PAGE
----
Most of the local lodging action centers around busy Denali National Park, though other lodges and B&Bs are a few miles south of the park entrance, or 10 miles north in the town of Healy. Denali area lodging options are expensive, so those on a tight budget will either need to camp or head to the hostel 13 miles south at Carlo Creek.
Denali Park Lodging
If you’ve been driving the Parks Highway north from Anchorage, soaking up the wild Alaskan wilderness, you’re in for a rude awakening when you reach the unincorporated settlement called Denali Park, a.k.a. “Glitter Gulch.”
Most lodging choices start well over $150 per night, but one place offers a less-expensive option: Denali Salmon Bake Cabins (907/683-2733, www.denaliparksalmonbake.com, early May–mid-Sept.). For the full-on Alaskan experience, stay in an “economy cabin” ($74 s, $79 d) consisting of insulated tent-like structures with two double beds and a shared bath. Standard cabins with private baths, TVs, and air-conditioning are $135 s or $145 d. It’s not for everyone, but the “Bake” is right there in the thick of things near the park entrance. Reservations are advised.
Denali Crow’s Nest (907/683-2723 or 888/917-8130, www.denalicrowsnest.com, $159 d) has 39 cabins perched on a very steep hill. The outdoor hot tub is relaxing after a day of exploring, and they provide a free shuttle for the railroad depot and park visitors center. Parking is limited.
Denali Bluffs Hotel ($256–301 d) is a pleasant hillside place where 111 rooms all contain two double beds (or one king) and fridges. Request one with a private balcony. High atop the bluff is Grande Denali Lodge, a modern 154-room hotel accessed by a very steep switchbacking road. Guests stay in spacious rooms ($299 d) or family style cabins ($459 d). Both Denali Bluffs and Grande Denali have the same Denali Park Resorts (Aramark) management: 907/683-8500 or 866/683-8500, www.denalialaska.com. They provide free shuttles from the rail depot and park visitors center.
Also managed by Aramark, McKinley Chalet Resort (907/276-7234 or 800/276-7234, www.denaliparkresorts.com, mid-May–mid-Sept., $299–329 d) is a 345-room hotel along the Nenana River. Most rooms are set aside for Holland America passengers, so call well ahead of your visit.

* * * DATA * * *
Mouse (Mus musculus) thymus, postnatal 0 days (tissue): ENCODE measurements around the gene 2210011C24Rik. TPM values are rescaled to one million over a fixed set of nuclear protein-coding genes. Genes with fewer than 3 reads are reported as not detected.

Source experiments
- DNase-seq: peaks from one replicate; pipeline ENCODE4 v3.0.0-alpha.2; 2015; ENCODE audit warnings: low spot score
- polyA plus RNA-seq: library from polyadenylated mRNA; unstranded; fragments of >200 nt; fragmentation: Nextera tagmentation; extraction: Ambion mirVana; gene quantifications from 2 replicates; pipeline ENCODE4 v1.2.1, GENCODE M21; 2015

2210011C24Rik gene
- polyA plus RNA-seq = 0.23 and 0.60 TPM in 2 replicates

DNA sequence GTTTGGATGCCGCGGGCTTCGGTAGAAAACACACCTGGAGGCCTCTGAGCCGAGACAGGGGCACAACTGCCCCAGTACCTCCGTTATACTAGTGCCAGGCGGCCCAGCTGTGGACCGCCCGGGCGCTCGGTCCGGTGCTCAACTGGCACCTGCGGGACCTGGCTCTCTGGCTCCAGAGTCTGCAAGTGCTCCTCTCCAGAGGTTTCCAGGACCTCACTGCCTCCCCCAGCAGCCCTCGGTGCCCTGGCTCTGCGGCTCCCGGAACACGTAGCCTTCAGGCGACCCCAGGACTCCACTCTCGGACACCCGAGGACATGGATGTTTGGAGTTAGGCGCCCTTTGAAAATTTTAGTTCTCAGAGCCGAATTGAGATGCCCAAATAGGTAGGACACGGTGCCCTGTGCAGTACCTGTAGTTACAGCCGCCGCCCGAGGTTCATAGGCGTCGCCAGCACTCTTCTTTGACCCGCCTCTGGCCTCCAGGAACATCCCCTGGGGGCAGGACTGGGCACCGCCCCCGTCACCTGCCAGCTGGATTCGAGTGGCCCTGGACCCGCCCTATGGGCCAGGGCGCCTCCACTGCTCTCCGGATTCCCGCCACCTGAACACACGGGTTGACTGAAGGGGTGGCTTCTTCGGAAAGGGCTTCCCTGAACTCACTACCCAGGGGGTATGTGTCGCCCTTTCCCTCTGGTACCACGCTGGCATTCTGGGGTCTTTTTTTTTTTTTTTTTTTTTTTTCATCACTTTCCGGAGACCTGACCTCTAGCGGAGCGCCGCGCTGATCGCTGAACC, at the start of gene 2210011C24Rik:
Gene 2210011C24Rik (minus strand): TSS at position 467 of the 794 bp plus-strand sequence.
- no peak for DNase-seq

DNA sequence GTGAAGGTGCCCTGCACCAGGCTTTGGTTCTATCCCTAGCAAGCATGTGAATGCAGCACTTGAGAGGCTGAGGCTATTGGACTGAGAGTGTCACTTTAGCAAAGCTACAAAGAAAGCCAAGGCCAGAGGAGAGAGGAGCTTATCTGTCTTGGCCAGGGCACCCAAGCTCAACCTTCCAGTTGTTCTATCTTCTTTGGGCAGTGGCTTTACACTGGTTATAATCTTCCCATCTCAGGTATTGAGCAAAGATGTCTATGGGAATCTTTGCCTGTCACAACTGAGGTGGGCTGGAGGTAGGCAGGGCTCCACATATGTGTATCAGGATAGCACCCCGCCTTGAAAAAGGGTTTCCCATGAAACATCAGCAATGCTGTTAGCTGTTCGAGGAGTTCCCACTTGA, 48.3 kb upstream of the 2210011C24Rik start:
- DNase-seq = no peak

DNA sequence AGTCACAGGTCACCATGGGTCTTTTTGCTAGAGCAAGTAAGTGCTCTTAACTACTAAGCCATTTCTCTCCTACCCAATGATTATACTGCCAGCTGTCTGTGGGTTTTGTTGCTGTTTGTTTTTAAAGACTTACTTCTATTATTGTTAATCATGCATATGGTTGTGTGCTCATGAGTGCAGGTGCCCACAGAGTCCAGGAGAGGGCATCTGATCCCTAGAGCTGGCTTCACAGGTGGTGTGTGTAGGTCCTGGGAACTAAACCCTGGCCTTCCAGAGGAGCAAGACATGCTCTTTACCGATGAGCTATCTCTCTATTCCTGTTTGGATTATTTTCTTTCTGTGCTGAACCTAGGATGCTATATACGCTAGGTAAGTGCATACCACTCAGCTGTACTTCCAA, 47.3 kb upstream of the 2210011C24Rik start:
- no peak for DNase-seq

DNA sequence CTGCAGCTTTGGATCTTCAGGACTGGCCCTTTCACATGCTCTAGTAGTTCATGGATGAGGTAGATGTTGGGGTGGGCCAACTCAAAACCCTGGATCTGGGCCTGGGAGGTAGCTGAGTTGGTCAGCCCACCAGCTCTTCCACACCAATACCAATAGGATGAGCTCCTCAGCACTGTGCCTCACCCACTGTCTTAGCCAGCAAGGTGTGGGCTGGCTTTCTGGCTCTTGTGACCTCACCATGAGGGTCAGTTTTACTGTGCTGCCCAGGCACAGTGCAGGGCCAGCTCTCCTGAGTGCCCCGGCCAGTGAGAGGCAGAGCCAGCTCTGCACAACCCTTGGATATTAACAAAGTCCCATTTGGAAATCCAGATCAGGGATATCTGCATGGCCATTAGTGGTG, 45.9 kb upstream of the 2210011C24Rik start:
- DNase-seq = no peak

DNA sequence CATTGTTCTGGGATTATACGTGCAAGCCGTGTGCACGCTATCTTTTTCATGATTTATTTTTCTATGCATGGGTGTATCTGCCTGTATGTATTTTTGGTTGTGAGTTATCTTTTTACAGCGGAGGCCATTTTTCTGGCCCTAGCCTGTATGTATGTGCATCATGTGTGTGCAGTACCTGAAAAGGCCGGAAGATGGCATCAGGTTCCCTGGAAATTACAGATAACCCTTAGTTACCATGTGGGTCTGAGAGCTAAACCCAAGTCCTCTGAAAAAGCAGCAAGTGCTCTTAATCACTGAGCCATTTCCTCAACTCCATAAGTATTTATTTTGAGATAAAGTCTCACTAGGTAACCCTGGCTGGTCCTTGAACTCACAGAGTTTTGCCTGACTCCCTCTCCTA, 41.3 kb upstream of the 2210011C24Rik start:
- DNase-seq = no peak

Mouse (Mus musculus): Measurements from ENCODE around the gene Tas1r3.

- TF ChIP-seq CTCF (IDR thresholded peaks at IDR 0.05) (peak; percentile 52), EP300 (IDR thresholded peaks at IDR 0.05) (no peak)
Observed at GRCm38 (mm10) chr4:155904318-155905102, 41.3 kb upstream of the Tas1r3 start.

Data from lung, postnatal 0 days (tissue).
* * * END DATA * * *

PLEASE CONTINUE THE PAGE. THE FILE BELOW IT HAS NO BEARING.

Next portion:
Though primarily for cruise ship passengers, the sprawling Denali Princess Lodge (907/683-2282 or 800/426-0500, www.princesslodges.com, mid-May–mid-Sept., $199 d) is also open to independent travelers if they don’t mind the corporate feeling and constant parade of tour buses. There are so many buildings here that you’ll need a map to find your way around. Amenities include outdoor hot tubs overlooking the Nenana River, a fitness center, restaurants and cafés, a dinner theater, and a bar.
Carlo Creek Area Lodging
A number of lodging places are in the Carlo Creek area near Mile 224 of the Parks Highway, 14 miles south of the park entrance. The least expensive is the friendly Denali Mountain Morning Hostel and Lodge (907/683-7503, www.denalihostel.com, mid-May–late Sept.), with earthy creek-side accommodations: Bunk cabins ($32 pp), private rooms and cabins ($80–95 d), and family cabins ($128 for 4 people). There is a two-night minimum stay in the private accommodations. A shower house is separate, and guests can use the central kitchen, computers, free Wi-Fi, and lounge. Gear rentals and storage are available, and two good restaurants (Pizza Panorama and McKinley Creekside Café) are right across the highway. The hostel provides a free twice-a-day shuttle to the park visitors center and rail station that’s available to anyone.
Denali Perch Resort (907/683-2523 or 888/322-2523, www.denaliperchresort.com, year-round) has 20 very small cabins for $85 d with a shared bathhouse, or $125 d with Lilliputian private baths. Nearby is Carlo Creek Lodge (907/683-2576, www.ccldenaliparkalaska.com, late May–early Sept., $85–90 d with shared bath or $120–145 d with private bath), which has a variety of attractive cabins near the creek. Guest computers are available, along with Wi-Fi. McKinley Creekside Cabins & Café (907/683-2277 or 888/533-6254, www.mckinleycabins.com, $139–199 d) has cabins, a fine café, and Wi-Fi.